That’s Your Story; Doesn’t Have To Be.

brain

We make a particular sense of our lives and of our world that allows us to process and retain information and to decide what to do….Our drive for sense-making can make us hostile to alternative points of view that might suggest that our world, and even our lives, makes less sense than we thought.*

It’s our story. Our central organizing principle. Everybody has one. Everybody needs one to function at all. Just as the brain regulates body temperature, it regulates and simplifies sensory inputs so our brains don’t explode. Alright, maybe that’s a bit much, but you all know what too much information feels like. It almost hurts, makes you want to take a nap, or a drink, or a bag of cookies, or something. It’s too much. Our little brains can’t work with all that, but we need something to work with so, by nature and by nurture, our brains pick and choose us a manageable view of the world and our place in it.

The best story I know to illustrate the point is The Elephant and The Blind Men. Six blind men are told that there is an elephant in the village. They all go to the elephant to ‘see’ with their hands what an elephant is. Each touches a different part of the elephant. Here’s what they said:

“Hey, the elephant is a pillar,” said the first man who touched his leg.

“Oh, no! it is like a rope,” said the second man who touched the tail.

“Oh, no! it is like a thick branch of a tree,” said the third man who touched the trunk of the elephant.

“It is like a big hand fan” said the fourth man who touched the ear of the elephant.

“It is like a huge wall,” said the fifth man who touched the belly of the elephant.

“It is like a solid pipe,” Said the sixth man who touched the tusk of the elephant.

And then they argued, each convinced that he was right. Because he was – but only partly. And herein lies the rub that makes us so unwelcoming, if not downright hostile, to that which we cannot ourselves ‘see’. Six different stories, all of them true and only partly true, as many different stories as there are people in the world, one of which is yours. And just as an actor/actress has a script and role to play, so do we. That is, our story, which gives meaning and coherence to our lives, also directs our action, unless we actively, mindfully, intervene.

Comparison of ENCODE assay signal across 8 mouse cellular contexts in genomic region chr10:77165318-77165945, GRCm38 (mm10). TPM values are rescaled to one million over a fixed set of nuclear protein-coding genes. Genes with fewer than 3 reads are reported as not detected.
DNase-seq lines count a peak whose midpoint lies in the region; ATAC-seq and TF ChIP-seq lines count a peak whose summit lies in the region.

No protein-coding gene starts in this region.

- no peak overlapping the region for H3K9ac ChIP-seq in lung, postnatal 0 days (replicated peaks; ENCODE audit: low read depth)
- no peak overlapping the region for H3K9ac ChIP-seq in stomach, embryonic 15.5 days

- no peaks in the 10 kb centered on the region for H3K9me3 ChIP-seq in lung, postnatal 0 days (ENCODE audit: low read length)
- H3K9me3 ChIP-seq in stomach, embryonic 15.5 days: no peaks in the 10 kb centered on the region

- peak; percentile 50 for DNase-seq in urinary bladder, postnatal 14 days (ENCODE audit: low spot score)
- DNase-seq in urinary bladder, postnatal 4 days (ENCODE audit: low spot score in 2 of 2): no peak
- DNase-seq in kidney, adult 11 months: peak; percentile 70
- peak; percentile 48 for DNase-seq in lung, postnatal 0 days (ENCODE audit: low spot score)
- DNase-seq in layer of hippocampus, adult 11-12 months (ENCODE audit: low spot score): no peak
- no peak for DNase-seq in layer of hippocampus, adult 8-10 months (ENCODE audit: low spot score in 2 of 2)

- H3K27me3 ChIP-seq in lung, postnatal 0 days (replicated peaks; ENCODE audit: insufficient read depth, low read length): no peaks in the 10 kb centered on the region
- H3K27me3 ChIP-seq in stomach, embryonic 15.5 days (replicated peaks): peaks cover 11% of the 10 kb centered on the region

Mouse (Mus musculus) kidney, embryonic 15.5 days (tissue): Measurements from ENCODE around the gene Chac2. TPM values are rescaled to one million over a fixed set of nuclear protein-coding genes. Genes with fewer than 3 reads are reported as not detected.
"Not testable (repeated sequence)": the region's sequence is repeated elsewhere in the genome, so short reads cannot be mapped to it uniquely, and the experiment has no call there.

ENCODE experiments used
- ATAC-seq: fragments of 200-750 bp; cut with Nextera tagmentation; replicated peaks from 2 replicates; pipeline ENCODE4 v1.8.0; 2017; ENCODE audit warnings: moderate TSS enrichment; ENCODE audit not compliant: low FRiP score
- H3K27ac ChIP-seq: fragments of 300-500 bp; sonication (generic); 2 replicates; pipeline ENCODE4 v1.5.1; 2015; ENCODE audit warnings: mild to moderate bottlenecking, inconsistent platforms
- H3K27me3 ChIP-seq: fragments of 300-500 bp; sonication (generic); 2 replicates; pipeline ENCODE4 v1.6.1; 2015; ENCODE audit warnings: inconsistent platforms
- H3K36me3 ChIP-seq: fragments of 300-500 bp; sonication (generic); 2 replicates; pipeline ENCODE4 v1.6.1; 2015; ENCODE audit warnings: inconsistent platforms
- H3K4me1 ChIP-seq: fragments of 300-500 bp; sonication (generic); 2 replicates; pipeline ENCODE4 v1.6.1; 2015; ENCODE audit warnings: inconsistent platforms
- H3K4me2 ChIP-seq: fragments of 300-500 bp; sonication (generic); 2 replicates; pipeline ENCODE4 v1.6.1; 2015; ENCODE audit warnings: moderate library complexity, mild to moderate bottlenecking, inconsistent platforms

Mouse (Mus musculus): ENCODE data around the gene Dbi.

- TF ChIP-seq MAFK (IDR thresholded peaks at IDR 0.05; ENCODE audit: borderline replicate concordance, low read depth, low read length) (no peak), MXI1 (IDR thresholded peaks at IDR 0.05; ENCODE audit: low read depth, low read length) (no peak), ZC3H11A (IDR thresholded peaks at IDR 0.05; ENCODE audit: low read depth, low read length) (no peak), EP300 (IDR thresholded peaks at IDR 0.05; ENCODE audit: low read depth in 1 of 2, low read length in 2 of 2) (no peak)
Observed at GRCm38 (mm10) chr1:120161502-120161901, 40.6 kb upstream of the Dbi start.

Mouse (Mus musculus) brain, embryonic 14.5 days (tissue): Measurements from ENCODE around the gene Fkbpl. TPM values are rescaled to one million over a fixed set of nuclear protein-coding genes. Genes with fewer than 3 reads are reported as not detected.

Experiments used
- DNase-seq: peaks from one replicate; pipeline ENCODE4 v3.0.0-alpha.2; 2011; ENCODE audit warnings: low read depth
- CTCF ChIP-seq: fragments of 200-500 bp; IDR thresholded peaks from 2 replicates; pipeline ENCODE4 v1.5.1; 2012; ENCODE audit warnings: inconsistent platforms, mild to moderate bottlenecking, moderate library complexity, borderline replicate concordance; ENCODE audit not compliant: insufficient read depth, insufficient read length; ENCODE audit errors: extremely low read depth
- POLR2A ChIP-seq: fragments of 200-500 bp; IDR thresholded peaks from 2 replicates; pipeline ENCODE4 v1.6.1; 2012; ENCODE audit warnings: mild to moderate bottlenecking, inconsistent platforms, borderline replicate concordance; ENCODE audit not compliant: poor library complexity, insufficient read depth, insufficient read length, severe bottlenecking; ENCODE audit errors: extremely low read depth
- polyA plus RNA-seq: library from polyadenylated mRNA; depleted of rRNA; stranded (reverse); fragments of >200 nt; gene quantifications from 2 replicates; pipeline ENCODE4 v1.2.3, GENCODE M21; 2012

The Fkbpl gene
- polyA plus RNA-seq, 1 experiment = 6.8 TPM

Virtually everyone I have worked with has come to our work initially boxed in by a story: “I will never love again…. I’m just not an entrepreneur…. I’m socially awkward…. I’ll never write that book.” ** On and on it goes. And, many if not most of us don’t even know what that story is! But you can. Here is a mini version of an exercise I use in my Managing Your Mind workshops. When you fall still, turning your attention to your breath, belly out on the in breath, belly in on the out breath, thoughts will come. We do not hold them but rather let them come and go like clouds in the sky. Now for this variation, The Movie Room, we again let the thoughts come but this time, before we let them go, we hold the thought momentarily to notice and name it. In this way, we begin to notice recurrent thoughts and patterns, and in so doing can give a title to this movie we have produced and directed as a creation of the mind.

One woman’s movie is “The Planner,” a future oriented default that, when she is not mindful, can hijack her right out of her all-important here and now. Sure, this role of heroine as planner may have helped her at a time when her here and now was largely painful, but she’s worked hard, and she’s made it. She’s where she wants to be now and it would be good if she could enjoy the fruits of all that. So what is yours? What patterns of thought can you notice in your story that may limit your life. Doesn’t have to be your whole story. If you care to, it is possible to reconsider, to edit, to tweak the beginning, middle, ending and live in this newer better one instead. Practice, practice, practice, and see what happens.

To work on this or something else, would love to hear from you:

Email:  Madelaine Weiss

* Nick Chater et al. The under-appreciated drive for sense-making, Journal of Economic Behavior & Organization (2016). DOI: 10.1016/j.jebo.2015.10.016

**Examples and illustrations are fictional composites inspired by but not depicting nor referring to any actual specific person in my practice or life experience.

Copyright © 2017. Madelaine Claire Weiss. All rights reserved.

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